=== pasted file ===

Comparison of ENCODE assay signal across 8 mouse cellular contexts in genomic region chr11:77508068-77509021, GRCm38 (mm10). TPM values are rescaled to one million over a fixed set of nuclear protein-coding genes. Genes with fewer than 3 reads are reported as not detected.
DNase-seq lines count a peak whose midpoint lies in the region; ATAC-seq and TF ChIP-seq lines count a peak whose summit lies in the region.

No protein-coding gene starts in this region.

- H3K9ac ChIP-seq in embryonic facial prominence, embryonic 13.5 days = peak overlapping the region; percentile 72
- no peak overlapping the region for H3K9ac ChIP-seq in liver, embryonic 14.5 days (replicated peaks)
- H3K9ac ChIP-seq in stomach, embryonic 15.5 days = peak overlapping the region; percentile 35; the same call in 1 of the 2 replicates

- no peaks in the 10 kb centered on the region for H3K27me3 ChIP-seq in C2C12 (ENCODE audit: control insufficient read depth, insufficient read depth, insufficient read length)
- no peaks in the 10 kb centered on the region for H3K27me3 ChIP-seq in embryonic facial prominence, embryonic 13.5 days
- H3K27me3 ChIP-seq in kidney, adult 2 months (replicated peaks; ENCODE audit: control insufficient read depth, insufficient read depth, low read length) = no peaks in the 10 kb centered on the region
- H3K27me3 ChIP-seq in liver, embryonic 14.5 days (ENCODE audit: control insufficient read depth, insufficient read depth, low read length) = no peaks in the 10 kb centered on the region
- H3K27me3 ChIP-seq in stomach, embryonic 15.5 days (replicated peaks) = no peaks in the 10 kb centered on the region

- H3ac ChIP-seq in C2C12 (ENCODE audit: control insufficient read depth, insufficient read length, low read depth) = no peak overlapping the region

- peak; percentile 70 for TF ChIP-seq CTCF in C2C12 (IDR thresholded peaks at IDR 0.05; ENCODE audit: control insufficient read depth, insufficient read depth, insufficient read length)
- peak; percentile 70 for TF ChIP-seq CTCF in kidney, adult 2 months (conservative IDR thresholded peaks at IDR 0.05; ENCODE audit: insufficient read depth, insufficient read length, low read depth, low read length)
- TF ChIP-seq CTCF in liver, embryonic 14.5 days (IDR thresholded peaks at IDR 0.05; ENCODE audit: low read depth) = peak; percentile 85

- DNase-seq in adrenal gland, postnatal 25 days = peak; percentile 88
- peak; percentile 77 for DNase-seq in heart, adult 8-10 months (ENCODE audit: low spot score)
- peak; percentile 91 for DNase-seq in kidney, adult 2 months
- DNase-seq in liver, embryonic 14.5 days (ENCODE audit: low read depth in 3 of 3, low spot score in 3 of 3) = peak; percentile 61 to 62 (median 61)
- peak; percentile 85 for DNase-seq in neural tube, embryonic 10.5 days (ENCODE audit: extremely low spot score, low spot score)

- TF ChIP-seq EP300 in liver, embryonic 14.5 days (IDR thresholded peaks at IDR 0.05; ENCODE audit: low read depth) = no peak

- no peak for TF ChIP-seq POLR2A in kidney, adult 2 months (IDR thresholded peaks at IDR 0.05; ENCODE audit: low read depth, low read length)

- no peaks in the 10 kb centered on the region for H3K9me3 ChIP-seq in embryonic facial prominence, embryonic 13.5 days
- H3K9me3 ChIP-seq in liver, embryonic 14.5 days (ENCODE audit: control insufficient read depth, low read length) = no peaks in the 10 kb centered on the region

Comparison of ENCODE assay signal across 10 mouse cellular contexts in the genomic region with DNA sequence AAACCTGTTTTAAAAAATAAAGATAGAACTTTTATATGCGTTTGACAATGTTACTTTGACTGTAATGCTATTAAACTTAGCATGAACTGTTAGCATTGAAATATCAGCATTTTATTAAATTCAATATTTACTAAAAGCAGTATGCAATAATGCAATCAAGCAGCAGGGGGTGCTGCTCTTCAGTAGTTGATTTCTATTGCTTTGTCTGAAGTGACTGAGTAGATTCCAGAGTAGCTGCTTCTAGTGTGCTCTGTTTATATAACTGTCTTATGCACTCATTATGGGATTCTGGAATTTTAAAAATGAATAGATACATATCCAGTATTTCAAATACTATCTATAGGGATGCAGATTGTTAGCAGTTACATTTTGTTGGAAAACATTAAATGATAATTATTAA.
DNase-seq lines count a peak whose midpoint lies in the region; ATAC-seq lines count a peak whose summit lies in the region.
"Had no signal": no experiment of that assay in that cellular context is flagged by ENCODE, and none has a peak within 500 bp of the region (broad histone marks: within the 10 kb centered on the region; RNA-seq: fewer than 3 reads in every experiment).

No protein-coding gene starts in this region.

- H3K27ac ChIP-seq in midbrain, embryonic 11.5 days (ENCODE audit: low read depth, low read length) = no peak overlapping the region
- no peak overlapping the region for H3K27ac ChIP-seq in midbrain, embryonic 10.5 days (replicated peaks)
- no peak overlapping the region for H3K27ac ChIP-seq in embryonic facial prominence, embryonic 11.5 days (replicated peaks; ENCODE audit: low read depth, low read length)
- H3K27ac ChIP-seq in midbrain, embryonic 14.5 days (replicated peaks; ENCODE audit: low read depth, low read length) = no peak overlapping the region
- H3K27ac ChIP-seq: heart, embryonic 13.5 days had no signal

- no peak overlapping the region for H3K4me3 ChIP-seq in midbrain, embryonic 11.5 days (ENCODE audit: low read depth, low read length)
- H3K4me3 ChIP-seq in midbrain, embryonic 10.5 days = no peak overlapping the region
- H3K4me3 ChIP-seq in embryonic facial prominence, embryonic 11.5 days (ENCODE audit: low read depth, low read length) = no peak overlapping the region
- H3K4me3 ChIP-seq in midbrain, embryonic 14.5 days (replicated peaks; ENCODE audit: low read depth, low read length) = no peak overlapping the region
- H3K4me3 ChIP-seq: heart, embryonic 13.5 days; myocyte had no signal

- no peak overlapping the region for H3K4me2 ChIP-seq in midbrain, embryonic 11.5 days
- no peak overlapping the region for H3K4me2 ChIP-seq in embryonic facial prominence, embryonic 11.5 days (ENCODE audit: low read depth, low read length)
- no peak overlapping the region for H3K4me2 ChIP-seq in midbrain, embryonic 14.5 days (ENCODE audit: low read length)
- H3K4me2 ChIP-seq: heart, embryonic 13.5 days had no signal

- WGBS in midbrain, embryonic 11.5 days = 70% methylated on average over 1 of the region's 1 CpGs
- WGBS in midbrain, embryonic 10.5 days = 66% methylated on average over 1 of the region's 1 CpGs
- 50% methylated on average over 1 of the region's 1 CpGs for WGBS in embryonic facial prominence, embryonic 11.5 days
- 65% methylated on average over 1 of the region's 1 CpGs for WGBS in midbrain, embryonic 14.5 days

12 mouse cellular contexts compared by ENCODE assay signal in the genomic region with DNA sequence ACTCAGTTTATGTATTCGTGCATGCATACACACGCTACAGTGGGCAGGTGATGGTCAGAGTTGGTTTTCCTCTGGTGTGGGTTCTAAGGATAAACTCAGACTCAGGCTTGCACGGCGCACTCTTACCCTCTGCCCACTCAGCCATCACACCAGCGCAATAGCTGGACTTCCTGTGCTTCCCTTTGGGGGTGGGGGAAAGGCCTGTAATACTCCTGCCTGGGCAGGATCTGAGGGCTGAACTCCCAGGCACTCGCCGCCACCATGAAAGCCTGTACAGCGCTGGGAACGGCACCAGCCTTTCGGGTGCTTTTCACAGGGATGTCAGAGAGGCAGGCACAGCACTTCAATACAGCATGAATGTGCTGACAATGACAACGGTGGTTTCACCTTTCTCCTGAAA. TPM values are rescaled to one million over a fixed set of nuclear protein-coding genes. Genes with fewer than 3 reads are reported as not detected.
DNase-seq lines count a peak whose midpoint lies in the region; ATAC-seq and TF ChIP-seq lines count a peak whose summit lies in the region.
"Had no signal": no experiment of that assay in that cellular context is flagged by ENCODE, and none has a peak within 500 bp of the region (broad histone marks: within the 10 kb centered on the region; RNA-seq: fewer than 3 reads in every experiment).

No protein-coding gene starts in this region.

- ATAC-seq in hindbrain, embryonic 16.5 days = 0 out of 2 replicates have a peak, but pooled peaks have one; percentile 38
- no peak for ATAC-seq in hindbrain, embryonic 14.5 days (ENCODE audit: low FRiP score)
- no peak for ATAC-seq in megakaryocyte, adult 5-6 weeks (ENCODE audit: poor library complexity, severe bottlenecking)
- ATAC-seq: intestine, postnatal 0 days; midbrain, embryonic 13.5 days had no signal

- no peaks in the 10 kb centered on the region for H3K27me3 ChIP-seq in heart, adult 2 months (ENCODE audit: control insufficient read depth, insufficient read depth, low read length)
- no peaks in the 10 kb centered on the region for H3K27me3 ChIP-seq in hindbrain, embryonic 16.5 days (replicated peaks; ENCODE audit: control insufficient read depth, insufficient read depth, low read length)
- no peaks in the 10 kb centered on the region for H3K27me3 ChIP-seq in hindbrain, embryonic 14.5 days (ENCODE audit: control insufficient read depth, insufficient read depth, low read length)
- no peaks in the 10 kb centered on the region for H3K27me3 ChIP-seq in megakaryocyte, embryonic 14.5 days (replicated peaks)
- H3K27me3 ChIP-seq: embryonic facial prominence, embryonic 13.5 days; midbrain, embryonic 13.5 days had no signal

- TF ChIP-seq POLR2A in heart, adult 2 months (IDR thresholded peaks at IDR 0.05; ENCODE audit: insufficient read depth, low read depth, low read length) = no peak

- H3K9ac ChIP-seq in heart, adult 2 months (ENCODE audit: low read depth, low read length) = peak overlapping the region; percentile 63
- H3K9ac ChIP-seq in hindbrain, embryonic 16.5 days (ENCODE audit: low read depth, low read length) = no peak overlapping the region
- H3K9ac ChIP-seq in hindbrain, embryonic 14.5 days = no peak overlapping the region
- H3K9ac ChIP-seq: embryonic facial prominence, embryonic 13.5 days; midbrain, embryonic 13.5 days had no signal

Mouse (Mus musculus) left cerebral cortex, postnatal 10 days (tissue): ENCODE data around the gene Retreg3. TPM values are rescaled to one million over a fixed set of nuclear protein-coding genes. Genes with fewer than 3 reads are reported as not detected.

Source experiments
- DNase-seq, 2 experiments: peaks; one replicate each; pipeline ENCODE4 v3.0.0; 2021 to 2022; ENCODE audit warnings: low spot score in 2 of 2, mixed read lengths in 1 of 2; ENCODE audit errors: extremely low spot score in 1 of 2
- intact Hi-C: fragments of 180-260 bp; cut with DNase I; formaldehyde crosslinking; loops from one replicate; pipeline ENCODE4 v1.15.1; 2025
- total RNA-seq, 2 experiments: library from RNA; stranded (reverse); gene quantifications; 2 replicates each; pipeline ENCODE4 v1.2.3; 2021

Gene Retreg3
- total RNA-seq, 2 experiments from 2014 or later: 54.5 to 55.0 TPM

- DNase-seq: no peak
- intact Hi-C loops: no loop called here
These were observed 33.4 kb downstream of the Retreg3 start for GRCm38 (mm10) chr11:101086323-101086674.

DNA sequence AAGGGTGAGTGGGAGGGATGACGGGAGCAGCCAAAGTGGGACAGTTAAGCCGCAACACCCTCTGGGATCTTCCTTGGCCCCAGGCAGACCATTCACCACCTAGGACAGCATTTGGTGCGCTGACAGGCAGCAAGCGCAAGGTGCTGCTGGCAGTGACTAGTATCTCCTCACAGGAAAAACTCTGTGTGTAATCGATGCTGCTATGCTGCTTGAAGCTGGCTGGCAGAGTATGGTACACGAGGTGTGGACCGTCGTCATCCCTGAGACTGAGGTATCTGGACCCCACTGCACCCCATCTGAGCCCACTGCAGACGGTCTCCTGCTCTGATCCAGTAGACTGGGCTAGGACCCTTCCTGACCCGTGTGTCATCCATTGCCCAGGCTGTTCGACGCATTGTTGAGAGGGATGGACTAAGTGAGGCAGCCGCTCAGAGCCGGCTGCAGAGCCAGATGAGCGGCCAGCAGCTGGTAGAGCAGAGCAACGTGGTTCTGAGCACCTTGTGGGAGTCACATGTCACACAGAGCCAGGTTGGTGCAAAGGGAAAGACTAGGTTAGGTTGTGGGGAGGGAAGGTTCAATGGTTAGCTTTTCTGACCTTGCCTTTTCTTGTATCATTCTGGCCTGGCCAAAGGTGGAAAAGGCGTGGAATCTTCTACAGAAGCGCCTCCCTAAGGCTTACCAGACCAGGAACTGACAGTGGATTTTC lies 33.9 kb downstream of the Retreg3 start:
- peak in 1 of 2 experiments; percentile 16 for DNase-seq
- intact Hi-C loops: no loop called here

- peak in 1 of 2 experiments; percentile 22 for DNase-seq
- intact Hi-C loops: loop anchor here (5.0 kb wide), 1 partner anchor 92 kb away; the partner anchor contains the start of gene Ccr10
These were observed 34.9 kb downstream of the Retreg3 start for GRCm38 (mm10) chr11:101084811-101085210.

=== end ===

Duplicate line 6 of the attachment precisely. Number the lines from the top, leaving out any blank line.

- H3K9ac ChIP-seq in stomach, embryonic 15.5 days = peak overlapping the region; percentile 35; the same call in 1 of the 2 replicates